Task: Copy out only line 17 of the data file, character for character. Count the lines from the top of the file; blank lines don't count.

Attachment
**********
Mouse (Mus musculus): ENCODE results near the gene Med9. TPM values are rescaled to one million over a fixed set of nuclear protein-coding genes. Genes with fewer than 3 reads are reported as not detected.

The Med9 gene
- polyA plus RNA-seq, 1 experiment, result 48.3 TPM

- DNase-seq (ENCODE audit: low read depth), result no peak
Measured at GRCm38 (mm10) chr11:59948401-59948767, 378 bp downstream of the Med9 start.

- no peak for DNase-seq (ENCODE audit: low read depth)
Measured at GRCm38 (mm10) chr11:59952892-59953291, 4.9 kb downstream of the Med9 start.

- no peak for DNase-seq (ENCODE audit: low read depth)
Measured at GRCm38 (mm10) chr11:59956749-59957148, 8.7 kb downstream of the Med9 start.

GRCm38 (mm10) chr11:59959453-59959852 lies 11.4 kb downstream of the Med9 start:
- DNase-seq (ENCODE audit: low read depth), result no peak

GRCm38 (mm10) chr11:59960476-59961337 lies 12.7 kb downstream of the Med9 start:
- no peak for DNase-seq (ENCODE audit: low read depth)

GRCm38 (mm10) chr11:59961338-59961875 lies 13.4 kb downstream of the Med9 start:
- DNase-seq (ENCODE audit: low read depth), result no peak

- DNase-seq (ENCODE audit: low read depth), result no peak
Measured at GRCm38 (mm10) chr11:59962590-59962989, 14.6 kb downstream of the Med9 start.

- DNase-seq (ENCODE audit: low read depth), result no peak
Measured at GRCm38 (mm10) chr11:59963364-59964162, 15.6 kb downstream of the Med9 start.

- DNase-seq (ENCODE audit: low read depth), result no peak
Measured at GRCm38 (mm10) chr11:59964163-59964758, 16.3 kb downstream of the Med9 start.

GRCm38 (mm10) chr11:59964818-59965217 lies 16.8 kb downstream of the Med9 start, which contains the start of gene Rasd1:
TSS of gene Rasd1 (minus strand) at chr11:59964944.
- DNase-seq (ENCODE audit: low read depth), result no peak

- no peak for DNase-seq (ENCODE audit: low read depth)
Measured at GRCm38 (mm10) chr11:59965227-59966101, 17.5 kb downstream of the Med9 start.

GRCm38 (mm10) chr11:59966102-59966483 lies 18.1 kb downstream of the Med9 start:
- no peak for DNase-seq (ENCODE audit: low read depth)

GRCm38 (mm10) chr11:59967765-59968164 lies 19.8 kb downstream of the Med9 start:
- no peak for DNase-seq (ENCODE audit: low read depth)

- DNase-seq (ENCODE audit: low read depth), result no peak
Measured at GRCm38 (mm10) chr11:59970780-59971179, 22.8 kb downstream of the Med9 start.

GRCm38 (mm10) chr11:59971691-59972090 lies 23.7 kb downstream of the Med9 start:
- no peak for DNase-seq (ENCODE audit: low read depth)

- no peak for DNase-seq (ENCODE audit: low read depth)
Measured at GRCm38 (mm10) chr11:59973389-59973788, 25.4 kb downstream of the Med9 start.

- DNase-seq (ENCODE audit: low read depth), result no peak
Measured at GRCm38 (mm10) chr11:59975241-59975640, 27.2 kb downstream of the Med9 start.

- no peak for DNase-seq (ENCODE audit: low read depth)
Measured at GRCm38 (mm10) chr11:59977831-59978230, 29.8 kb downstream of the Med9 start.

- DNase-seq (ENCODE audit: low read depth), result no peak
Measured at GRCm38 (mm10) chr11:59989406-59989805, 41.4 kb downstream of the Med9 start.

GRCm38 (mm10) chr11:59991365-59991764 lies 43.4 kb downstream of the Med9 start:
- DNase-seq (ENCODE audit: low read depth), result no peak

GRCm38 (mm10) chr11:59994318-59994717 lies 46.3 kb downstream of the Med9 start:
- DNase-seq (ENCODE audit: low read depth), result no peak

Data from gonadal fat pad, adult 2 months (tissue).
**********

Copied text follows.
Measured at GRCm38 (mm10) chr11:59962590-59962989, 14.6 kb downstream of the Med9 start.